MALCOLM Douglas is a tall,
gangly, bearded man with a passion for traveling about Australia,
particularly in Arnhem Land. In the 1960s he spend four years gadding
about, the results of which were a book and one of Australia's most
popular TV documentaries, Across the Top.
It took 17 years for him
to go back to Arnhem Land and the results of - his trek ("mixed
feelings of excitement and apprehension") can be seen in Return
to the Top, on (7) Saturday, xt 6.30 pm. To say that Douglas touches
on the Aboriginal way of life is an understatement. He gets right
in there amongst them, joins them on hunting trips, the making of
bark canoes, samples their foodstuffs and suffers the bites of those
creepy- crawlies which also claim the area as their own.
an adventure is complete, Malcolm Douglas claims these Aboriginal
folk as his friends. They enjoy his photographs from his previous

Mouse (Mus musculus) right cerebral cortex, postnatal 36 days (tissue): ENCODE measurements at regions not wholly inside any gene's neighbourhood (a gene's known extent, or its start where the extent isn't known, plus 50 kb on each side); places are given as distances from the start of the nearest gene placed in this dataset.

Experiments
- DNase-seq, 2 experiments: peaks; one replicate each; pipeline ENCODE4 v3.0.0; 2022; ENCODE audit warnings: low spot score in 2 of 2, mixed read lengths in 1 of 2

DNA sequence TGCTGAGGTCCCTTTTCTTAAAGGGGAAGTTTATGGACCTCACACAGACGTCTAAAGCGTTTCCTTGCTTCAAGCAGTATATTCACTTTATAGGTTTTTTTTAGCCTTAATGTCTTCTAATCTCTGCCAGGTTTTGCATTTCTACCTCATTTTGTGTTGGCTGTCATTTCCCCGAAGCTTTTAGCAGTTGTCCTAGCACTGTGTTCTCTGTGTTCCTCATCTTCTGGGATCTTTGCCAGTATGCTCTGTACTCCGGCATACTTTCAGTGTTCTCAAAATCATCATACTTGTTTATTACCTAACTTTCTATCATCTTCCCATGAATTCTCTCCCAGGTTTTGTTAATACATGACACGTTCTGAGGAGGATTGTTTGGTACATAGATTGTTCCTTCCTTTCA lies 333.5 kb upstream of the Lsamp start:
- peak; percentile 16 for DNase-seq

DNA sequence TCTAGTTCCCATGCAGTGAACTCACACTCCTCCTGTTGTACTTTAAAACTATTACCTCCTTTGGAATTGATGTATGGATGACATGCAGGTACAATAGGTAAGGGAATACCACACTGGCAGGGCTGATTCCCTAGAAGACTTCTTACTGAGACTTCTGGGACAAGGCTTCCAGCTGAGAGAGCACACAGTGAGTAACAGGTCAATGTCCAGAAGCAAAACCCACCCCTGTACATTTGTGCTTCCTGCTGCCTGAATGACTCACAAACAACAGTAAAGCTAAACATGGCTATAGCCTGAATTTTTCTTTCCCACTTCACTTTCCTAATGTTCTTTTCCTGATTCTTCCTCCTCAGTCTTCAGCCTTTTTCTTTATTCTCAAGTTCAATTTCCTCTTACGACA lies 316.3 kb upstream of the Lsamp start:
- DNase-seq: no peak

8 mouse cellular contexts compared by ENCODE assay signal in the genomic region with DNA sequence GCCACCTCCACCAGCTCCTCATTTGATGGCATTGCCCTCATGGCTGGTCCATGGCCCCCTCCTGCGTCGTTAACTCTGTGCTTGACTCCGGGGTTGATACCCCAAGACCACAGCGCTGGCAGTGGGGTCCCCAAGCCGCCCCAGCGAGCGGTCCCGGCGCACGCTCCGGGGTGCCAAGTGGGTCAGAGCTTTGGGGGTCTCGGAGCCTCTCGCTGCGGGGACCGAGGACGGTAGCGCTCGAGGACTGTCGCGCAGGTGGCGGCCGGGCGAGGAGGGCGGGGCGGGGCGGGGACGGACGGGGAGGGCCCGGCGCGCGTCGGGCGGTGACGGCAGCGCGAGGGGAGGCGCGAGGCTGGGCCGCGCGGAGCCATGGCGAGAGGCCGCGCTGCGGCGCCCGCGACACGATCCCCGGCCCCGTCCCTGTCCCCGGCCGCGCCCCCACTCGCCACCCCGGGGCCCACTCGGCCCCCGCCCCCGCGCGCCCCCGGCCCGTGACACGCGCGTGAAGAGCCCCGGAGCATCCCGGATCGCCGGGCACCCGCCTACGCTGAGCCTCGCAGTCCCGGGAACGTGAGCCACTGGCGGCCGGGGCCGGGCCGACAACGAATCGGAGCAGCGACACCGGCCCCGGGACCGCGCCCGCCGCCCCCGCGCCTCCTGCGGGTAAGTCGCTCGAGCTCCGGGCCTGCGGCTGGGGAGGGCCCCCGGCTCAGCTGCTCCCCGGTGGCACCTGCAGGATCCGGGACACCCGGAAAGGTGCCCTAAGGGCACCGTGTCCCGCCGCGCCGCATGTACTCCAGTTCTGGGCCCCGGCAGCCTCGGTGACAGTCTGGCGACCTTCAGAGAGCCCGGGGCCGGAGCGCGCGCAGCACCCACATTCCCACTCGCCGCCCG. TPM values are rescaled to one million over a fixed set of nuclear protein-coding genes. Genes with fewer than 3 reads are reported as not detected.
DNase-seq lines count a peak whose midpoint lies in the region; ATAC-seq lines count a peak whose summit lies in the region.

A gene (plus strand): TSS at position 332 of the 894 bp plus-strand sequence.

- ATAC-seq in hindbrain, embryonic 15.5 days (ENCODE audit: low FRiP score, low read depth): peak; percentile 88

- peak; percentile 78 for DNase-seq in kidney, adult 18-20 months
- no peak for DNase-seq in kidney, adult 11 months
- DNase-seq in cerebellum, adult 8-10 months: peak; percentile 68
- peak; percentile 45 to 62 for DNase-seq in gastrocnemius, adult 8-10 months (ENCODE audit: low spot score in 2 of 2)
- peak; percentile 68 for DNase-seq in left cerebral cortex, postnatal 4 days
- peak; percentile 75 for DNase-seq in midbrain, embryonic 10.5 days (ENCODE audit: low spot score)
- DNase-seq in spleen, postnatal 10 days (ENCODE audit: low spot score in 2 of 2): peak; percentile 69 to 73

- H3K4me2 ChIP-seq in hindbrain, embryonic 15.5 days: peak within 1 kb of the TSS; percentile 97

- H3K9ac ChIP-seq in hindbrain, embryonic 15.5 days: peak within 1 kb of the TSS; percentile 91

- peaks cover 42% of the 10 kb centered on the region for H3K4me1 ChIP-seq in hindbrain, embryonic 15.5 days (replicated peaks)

visit and the stories of the outside world, although they have already
seen some of white man's destruction in the name of progress.
to the Top is magnificently photographed; a blaze of colour from start
to finish. What makes it all so interesting is that Douglas crams
so much into the program's 60 minutes, and we learn so much from it,
particularly about the Aboriginal way of life. He shows us how a water-bed
of giant lillies serves as food not unlike sugar-cane and how the
umbrella-shaped leaves can be used for sun-hats. We see the Aboriginal women making cycad loaves and cooking them in paper-bark ovens;
the arduous task of bark canoe making; gathering honey from a wild
bee hive; the search for tortoises which dig underground in the drying
swamps to escape the dry season; an Aboriginal preparing a "dream"
painting; and the cooking of a kangaroo in an antbed oven.
time we realise that Malcolm Douglas knows all about outback survival
and that the area is dear to his heart. However, what makes
one miserable is the thought that the peaceful land he is enjoying
is so far out of reach.